I want to scream whenever I hear either one - and both are spreading like wildfire.

I have never heard those before. How can anyone speak that way and expect to sound professional?
Title: Re: Grammar and spellling that make you twitch
Post by: BeagleMommy on May 12, 2014, 02:45:29 PM
Corporate-speak annoys me no end and I could go on for pages about it, but for now I'll just mention the two most recent obnoxious trends where I work.

Using "ask" instead of "question"
"How can we increase our profits this quarter? That's the big ask."
"That sounds like a great plan but I have a few asks about it."

Using "spend" instead of "payment" or similar
"Unless we make a better widget we can't expect our clients to increase their spend with us."

I want to scream whenever I hear either one - and both are spreading like wildfire.

I have never heard those before. How can anyone speak that way and expect to sound professional?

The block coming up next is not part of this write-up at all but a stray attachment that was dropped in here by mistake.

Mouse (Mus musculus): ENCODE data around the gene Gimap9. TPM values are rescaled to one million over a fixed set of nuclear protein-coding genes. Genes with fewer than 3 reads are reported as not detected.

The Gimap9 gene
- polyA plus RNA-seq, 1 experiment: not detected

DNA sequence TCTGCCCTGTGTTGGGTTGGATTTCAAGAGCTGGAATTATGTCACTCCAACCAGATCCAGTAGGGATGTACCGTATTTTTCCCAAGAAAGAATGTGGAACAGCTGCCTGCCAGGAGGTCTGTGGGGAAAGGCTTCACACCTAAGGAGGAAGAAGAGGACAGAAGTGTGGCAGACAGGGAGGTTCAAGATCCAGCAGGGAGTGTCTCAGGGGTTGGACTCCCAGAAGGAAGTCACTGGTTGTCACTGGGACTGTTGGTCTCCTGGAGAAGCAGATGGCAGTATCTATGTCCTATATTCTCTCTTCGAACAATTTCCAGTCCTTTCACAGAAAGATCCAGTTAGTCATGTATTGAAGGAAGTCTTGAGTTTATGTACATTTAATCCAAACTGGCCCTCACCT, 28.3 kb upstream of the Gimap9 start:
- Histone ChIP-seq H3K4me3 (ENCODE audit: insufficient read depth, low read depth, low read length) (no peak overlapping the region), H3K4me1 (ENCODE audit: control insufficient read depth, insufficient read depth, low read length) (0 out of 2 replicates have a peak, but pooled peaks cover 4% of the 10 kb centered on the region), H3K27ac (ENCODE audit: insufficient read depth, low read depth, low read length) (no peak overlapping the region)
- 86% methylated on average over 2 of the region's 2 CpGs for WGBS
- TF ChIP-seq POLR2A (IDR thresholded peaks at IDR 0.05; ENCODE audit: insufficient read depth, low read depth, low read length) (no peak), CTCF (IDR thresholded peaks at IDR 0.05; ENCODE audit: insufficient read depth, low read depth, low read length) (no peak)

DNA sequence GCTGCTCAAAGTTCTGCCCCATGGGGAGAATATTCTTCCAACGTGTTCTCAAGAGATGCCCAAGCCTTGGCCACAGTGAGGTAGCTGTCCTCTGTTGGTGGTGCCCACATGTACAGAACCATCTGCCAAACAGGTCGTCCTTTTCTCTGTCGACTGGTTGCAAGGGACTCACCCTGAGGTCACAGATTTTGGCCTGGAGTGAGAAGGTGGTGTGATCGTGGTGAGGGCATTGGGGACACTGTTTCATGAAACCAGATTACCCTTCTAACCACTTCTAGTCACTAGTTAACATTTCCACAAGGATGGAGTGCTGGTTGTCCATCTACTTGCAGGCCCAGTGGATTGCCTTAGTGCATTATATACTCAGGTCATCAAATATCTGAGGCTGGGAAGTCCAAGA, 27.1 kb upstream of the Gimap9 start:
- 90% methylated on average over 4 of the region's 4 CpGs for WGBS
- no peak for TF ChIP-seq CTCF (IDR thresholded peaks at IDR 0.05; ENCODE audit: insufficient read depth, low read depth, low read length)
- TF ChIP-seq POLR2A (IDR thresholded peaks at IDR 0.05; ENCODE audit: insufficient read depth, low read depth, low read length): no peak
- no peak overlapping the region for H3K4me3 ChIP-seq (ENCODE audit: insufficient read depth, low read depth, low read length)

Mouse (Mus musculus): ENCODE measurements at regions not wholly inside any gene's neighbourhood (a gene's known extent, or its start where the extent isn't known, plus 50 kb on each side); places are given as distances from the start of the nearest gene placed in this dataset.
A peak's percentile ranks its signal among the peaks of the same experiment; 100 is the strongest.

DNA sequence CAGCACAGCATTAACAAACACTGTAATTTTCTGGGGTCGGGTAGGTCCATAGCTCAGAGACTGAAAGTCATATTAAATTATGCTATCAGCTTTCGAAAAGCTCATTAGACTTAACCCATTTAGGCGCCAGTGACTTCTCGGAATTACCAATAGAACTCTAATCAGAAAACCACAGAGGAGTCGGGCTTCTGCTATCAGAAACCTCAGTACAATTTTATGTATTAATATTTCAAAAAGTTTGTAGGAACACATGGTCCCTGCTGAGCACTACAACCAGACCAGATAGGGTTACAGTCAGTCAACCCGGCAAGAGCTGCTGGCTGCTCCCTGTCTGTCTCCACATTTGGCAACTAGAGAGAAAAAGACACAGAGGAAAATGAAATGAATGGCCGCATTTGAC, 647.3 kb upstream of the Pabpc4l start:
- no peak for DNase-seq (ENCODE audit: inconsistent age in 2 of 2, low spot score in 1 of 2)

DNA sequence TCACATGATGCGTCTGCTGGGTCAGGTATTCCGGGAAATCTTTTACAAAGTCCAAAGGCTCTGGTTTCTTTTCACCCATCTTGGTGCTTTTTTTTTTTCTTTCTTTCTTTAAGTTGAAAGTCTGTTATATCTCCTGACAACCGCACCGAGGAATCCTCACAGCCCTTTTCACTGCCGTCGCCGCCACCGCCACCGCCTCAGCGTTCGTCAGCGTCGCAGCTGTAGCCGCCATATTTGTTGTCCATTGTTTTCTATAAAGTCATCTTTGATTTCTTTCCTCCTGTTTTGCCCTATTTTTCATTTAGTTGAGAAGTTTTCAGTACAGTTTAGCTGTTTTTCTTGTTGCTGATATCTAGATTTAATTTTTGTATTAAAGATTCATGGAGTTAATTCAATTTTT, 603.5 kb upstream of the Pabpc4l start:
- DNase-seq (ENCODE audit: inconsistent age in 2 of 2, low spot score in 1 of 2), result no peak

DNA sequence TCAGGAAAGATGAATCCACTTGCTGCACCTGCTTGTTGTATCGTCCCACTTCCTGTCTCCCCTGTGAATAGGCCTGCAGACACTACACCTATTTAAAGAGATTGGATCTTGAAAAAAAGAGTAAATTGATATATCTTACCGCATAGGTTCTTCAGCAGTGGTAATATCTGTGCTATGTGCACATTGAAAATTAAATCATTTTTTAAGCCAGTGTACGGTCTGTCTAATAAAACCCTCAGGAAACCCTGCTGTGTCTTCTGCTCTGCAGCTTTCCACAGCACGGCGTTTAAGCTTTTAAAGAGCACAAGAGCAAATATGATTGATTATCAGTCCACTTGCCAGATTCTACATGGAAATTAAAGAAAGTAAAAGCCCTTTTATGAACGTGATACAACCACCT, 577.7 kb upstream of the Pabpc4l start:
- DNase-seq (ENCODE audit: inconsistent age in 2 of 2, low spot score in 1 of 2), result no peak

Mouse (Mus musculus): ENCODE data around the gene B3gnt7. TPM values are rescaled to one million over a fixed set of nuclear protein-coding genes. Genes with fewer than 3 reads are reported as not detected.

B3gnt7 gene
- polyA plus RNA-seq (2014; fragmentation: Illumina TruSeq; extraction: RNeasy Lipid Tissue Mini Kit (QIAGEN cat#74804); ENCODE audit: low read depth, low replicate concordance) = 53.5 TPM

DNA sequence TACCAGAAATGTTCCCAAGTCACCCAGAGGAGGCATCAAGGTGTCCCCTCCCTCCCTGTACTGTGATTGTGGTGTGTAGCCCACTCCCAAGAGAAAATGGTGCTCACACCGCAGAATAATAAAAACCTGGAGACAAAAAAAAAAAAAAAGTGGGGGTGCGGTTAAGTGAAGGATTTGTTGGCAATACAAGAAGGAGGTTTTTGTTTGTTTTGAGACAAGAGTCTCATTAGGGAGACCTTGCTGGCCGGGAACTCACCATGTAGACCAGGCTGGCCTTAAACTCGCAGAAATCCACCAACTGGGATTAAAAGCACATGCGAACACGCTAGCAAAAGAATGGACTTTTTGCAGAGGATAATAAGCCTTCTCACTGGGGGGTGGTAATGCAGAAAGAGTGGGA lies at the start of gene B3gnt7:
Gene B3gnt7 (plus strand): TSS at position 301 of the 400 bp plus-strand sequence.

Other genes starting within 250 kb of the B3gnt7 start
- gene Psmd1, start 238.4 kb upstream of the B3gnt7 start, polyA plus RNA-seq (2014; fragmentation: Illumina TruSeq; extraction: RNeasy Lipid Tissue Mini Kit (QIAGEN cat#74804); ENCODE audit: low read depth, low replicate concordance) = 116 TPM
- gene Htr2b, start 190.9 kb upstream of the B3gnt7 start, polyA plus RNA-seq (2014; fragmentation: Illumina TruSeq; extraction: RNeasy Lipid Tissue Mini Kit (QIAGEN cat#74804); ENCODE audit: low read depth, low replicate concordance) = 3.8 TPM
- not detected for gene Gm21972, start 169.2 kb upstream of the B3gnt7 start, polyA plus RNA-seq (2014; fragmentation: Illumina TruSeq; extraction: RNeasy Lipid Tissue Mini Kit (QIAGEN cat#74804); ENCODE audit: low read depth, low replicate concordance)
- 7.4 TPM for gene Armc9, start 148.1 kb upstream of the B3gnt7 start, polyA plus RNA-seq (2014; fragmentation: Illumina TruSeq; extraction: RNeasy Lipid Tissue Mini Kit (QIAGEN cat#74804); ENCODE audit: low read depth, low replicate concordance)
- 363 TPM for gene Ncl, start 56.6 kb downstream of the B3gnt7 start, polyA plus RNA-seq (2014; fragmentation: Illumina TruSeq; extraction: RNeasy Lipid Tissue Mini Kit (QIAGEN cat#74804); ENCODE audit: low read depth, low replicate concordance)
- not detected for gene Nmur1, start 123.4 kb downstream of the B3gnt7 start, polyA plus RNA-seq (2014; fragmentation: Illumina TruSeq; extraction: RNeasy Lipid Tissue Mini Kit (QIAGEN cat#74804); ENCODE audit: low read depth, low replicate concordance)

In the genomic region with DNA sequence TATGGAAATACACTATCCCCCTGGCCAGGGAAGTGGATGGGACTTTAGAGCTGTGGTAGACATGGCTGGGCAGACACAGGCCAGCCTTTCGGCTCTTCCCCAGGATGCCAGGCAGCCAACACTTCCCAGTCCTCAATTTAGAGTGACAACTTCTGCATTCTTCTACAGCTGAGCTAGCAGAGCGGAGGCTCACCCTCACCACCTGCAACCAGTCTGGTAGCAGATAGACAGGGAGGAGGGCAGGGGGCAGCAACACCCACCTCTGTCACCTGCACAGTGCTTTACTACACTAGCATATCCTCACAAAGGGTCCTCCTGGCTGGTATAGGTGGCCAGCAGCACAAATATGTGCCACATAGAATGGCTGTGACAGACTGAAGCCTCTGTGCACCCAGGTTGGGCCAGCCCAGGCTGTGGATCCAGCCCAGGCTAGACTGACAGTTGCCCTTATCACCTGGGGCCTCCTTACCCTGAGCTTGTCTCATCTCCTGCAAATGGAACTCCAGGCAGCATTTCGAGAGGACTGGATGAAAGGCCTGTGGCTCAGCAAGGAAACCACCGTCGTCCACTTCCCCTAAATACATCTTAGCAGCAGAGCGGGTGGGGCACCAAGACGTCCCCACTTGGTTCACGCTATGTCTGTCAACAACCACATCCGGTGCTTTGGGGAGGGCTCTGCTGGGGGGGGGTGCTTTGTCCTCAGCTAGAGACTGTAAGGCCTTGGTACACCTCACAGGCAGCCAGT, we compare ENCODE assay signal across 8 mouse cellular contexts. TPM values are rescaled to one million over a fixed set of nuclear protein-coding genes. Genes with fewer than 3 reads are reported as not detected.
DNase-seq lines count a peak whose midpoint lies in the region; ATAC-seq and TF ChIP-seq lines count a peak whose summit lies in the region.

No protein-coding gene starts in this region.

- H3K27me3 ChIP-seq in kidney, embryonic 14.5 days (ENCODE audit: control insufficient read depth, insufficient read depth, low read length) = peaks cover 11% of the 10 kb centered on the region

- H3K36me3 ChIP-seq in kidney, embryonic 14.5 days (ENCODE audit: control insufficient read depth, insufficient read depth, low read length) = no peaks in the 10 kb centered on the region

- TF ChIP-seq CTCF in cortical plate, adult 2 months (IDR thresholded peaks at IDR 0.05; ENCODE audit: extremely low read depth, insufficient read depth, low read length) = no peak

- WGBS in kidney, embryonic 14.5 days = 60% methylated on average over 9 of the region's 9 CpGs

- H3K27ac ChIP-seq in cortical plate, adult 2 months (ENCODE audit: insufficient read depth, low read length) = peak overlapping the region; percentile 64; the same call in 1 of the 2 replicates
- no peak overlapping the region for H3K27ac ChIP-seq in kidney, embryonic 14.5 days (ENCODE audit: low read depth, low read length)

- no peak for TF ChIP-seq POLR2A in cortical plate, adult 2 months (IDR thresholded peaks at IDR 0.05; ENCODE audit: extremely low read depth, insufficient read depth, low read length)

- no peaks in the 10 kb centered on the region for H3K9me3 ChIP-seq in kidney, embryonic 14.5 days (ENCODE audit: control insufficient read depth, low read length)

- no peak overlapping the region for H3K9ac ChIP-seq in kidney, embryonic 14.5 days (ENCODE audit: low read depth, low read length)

Wha...?  I'm...?  Huh?  My brain hurts.
Title: Re: Grammar and spellling that make you twitch
Post by: cabbageweevil on May 12, 2014, 02:49:11 PM
Thanks for replies.  I have just got to see The Princess Bride some time -- the whole Internet seems replete with quotes from it !

Not seen The Princess Bride. Inconceivable!

I know -- I live under a rock / on a remote island in the Outer Hebrides...
Title: Re: Grammar and spellling that make you twitch
Post by: bansidhe on May 12, 2014, 03:32:13 PM
Corporate-speak annoys me no end and I could go on for pages about it, but for now I'll just mention the two most recent obnoxious trends where I work.

Using "ask" instead of "question"